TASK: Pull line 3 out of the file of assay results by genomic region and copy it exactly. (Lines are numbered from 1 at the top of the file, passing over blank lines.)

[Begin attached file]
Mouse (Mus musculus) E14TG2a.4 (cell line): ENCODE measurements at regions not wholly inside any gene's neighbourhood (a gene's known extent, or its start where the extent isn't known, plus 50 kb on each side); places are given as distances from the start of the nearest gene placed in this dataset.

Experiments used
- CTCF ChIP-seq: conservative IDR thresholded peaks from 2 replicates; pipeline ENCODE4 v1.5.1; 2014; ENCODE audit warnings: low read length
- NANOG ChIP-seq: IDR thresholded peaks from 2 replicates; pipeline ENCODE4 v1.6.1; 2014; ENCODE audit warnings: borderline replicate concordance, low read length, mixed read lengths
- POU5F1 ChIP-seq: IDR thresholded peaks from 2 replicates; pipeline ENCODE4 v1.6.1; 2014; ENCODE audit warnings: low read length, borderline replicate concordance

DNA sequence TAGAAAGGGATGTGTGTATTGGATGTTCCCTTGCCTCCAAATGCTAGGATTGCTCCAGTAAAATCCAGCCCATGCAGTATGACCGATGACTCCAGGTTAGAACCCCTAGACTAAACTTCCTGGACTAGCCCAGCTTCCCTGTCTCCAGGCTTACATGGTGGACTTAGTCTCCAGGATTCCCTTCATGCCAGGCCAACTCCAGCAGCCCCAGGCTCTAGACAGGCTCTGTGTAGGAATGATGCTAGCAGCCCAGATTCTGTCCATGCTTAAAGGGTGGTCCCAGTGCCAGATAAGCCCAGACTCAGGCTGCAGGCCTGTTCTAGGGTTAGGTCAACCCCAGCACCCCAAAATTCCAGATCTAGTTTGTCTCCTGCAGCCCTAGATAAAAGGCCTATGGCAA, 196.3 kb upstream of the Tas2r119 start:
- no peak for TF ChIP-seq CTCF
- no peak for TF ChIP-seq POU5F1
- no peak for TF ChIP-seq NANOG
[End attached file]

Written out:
- CTCF ChIP-seq: conservative IDR thresholded peaks from 2 replicates; pipeline ENCODE4 v1.5.1; 2014; ENCODE audit warnings: low read length